Anxiety can cause PE, so it is important to train yourself to stay calm during sex. Depression and stress can also be factors contributing to PE. Other reasons to explain why sex might so often be over quickly could be due to unconscious fear, such as a fear of putting part of yourself inside another person’s body, a fear of pregnancy or STIs (so wear a condom and get an STI test) or another fear due to underlying relationship difficulties. It might be that your partner experiences pain or discomfort during sex, so you come quickly to reduce their discomfort.

    It's also possible for some men to experience PE as soon as they become sexually active. This can be down to:

    • Conditioning - early sexual experiences can have an impact on your future sex life. A good example of this is a teenager teaching themselves to ejaculate quickly to avoid being caught, it can be difficult to break the habit. 
    • Traumatic sexual experience in childhood - this can be anything from being caught masturbating to sexual abuse.
    • Strict upbringing and beliefs about sex
    • Biological reasons - some men have an extra sensitive penis

    Common physical causes of premature ejaculation

    PE can also have biological roots, e.g. it could be due to genetics or heightened sensitivity in the nerves of the penis, as well as conditions such as multiple sclerosis, diabetes, prostate disease, high blood pressure, under or active thyroid and low testosterone. Medication, recreational drugs and alcohol can also affect a man’s ability to control his ejaculatory reflex.

    Is premature ejaculation treatable?

    There are psychological and medical treatments available for PE ranging from talking therapy, as well as exercises that you can practice on your own to help you gain more control of your sexual arousal. Medical treatments might include Topical creams or oral medication. Visit the our PE clinic to begin a free online assessment. You can find out more about other PE treatments here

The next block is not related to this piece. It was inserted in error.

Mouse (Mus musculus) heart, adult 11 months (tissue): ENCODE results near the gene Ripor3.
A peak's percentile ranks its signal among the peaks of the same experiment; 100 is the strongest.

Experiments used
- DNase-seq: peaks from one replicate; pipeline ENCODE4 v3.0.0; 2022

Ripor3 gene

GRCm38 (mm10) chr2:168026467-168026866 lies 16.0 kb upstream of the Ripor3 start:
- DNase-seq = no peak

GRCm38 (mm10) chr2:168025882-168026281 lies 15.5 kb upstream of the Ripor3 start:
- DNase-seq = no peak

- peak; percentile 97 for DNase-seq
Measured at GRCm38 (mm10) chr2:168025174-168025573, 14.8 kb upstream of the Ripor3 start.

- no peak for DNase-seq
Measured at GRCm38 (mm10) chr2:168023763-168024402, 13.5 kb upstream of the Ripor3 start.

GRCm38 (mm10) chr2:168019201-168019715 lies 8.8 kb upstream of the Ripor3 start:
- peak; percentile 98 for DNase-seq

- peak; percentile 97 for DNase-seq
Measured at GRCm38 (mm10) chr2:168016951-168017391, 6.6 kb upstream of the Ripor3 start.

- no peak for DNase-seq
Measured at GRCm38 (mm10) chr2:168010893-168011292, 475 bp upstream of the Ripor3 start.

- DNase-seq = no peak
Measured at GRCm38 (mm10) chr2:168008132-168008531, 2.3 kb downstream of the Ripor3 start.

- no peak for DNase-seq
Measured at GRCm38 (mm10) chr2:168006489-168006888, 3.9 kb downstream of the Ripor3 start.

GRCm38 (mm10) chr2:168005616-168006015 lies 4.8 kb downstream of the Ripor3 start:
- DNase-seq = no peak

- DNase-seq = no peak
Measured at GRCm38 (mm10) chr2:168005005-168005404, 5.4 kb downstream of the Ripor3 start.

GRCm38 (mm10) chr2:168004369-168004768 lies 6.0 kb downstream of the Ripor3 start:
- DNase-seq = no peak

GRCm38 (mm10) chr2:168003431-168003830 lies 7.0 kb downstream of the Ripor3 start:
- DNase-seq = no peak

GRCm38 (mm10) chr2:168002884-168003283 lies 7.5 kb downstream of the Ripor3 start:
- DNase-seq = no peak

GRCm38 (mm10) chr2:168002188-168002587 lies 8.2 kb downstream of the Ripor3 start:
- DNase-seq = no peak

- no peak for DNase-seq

How long should it take to ejaculate?

    There is no set time for how long a man should ‘last’ in bed. So long as you and your partner are gaining pleasure from sex, it doesn’t matter how long it takes. Too much emphasis tends to get placed on reaching orgasm from long-lasting penetrative sex. Enjoying the arousal during mutual masturbation, oral sex and sensual massage can be just as good, if not more pleasurable than intercourse.

    If you and your partner really value penetrative sex, but you often come before your partner, try stimulating your partner until they are about to climax before engaging in penetration, then you might both reach orgasm during intercourse. Many women actually enjoy clitoral stimulation more than penetration alone, because the highly sensitive nerve endings in women’s genitalia are located in the clitoris, rather than inside the vagina.

    If you are experiencing difficulties with PE and require further help, contact your GP or LloydsPharmacy Online Doctor or search for an Accredited Psychosexual Therapist.

    Charlotte Simpson is an Accredited Psychosexual Therapist and Relationship Counsellor in Private Practice in North West London.